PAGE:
The proposal to build a barrage over Morecambe Bay and the Duddon Estuary appears most attractive (Gazette, June 20, 'Bay Bridge Campaign Wins Pledge').

The prospect of winning large amounts of electricity from the tides is irresistable, and the prospect of a short cut to your destination really appeals.

Those with an inquiring mind, could do a lot worse than read the book 'The Tide' by Hugh Aldersey-Williams (Viking, 2016).

There have almost certainly been many technical advances in recent years.

Aldersey-Williams tells us of the Fundy Ocean Research Centre and mentions that heavily sedimented water is less than ideal for converting tidal into electrical power.

There may have been advances which mitigate this problem.

There are some things which we can't improve, for example, the tides themselves. The speed or rate of the flow is not a constant throughout the time between low and high water. In addition, neap tides would not be as productive as the spring tides.

Disregard the predicted rise in sea level for the time being, and let us look at the known problems. If the proposed barrage was to resemble the artist's impression in the newspaper, the road would have to be closed at times of high winds.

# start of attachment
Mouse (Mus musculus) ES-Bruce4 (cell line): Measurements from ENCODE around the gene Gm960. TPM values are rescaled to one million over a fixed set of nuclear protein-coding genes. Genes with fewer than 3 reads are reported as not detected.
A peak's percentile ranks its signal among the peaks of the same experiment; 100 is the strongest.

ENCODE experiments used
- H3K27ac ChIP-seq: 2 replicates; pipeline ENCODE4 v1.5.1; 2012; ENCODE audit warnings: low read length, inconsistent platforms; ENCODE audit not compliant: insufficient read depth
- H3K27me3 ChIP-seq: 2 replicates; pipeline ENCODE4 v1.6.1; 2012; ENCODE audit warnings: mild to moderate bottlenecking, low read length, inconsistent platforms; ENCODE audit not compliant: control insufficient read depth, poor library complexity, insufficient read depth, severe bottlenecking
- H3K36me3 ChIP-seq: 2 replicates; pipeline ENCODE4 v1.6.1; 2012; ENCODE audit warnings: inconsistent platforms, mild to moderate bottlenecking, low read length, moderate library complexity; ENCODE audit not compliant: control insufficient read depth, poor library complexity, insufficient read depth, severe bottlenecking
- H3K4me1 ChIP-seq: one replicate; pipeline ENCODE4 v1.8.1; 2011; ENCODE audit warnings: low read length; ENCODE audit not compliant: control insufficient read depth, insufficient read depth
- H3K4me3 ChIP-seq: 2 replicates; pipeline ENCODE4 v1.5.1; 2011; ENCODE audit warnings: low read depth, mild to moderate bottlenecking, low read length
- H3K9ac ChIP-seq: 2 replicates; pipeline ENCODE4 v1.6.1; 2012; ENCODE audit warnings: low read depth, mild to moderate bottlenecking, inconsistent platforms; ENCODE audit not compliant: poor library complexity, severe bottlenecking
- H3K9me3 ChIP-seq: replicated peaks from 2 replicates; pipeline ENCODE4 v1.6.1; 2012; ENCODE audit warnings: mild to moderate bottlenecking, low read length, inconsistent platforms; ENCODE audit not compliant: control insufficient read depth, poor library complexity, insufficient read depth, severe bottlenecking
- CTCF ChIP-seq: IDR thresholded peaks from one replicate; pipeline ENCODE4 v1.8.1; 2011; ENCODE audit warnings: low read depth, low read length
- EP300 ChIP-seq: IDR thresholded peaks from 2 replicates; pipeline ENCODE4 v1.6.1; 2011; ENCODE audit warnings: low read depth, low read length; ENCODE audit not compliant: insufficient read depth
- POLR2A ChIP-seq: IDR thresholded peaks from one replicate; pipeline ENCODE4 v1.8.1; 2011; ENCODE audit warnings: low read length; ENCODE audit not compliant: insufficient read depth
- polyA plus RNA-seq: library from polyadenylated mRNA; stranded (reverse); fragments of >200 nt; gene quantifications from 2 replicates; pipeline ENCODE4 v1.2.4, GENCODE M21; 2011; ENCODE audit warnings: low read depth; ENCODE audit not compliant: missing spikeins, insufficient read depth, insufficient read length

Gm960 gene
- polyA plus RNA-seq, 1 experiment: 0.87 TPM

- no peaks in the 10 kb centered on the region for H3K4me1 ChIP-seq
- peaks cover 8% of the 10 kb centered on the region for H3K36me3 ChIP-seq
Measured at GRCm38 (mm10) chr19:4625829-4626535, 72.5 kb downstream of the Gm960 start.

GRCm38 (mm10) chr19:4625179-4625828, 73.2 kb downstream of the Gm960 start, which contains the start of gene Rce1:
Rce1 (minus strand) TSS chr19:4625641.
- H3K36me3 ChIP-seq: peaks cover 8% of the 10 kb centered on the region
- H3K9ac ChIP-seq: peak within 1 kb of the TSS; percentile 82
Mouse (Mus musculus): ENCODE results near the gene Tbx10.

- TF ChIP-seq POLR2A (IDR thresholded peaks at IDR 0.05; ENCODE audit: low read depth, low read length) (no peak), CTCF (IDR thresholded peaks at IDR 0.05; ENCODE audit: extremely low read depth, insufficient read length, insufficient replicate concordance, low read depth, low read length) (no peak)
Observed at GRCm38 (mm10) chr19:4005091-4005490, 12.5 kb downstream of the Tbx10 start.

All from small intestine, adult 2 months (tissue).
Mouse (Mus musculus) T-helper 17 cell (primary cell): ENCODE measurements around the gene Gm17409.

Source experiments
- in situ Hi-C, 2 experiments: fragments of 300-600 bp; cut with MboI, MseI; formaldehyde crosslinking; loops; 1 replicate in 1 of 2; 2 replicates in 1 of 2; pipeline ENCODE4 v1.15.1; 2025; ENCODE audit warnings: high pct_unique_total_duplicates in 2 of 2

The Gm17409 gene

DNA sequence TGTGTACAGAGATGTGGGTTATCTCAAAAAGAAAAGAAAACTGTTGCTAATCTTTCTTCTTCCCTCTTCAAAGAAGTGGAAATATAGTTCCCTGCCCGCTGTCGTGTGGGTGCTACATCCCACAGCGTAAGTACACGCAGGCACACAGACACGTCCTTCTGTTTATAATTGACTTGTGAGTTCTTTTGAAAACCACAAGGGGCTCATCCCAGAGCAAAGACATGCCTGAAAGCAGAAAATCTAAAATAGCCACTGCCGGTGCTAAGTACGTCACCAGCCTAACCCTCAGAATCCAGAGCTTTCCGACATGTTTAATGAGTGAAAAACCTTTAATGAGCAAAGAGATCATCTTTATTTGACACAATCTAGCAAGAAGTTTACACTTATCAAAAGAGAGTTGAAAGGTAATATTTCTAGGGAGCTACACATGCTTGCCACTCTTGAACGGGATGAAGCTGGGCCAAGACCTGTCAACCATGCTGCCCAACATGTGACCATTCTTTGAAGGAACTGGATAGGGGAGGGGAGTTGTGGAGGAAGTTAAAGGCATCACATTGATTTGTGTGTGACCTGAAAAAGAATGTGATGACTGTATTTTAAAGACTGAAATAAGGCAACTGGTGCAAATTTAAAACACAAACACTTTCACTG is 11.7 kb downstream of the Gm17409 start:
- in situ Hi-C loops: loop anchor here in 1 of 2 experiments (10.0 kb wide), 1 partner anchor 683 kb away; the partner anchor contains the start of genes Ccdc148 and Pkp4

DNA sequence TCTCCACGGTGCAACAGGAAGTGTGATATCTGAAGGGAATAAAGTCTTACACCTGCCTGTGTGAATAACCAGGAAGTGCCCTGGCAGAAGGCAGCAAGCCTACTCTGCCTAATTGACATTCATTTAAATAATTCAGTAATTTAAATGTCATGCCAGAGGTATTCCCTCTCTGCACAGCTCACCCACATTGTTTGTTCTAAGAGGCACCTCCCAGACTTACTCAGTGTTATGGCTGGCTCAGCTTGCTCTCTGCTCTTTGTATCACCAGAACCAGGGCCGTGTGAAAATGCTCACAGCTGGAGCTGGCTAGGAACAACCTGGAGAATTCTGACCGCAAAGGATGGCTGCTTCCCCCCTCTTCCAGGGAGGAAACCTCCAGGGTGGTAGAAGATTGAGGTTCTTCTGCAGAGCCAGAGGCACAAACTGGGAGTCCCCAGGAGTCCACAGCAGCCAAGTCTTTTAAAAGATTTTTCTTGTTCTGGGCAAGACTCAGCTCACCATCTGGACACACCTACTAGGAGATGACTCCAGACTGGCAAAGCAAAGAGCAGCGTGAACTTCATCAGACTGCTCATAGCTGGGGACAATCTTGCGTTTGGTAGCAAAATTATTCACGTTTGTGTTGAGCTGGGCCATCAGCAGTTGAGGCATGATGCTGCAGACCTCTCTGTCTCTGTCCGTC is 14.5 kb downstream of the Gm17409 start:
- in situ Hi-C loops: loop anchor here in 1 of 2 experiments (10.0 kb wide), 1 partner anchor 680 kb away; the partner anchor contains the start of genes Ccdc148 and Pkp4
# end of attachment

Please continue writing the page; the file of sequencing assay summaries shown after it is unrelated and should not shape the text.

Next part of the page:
The railway got around this problem by building a wind measure device to raise the alarm and allow them to stop the trains going over Ulverston viaduct. This was after a goods train had been blown over on the bridge.

Putting a barrage across Morecambe Bay would destroy the shellfish industry in Morecambe, Flookburgh, Ulverston and Newbiggin.

As the bay is a public fishery, it could need an act of parliament to close it.

The barrage would need to be a good deal higher than the coast road at Newbiggin, as anyone who has watched the seas breaking over the road during a rough tide will testify.

It would be possible to build walls each side higher than a high-sided lorry and get around the difficulty that way.

The bird enthusiasts may be more of a problem, however, as the bay is considered to be important to them.

If tide water is to be retained behind the barrage on spring tides there could be a problem with the draining of low land around the bay, but pumping stations around the bay could cure that little difficulty.

The big snag would be that by damming the ebb, the bay would silt up in a very short time.

Starting from Rampside will not be an issue but what of the other end? Crossing the busy shipping channel near Lune Deeps would be out of the question.

What of Heysham Head? There could be a few objections to disturbing the old graves, church, hosts of ghosts and so on.

The big question, however, is the toll. How much silver will it cost to enjoy the new short cut? Rather a lot I would imagine.

As for the Duddon Estuary, that really needs a bridge.

A high one, to allow the shipping to pass beneath, would be ideal but would not lend itself to electricity generation from the tides.

How about if the bridge were to be covered with solar panels, not such a daft idea as it may seem if they were incorporated into the bridge at the design stage.

J.B. Holme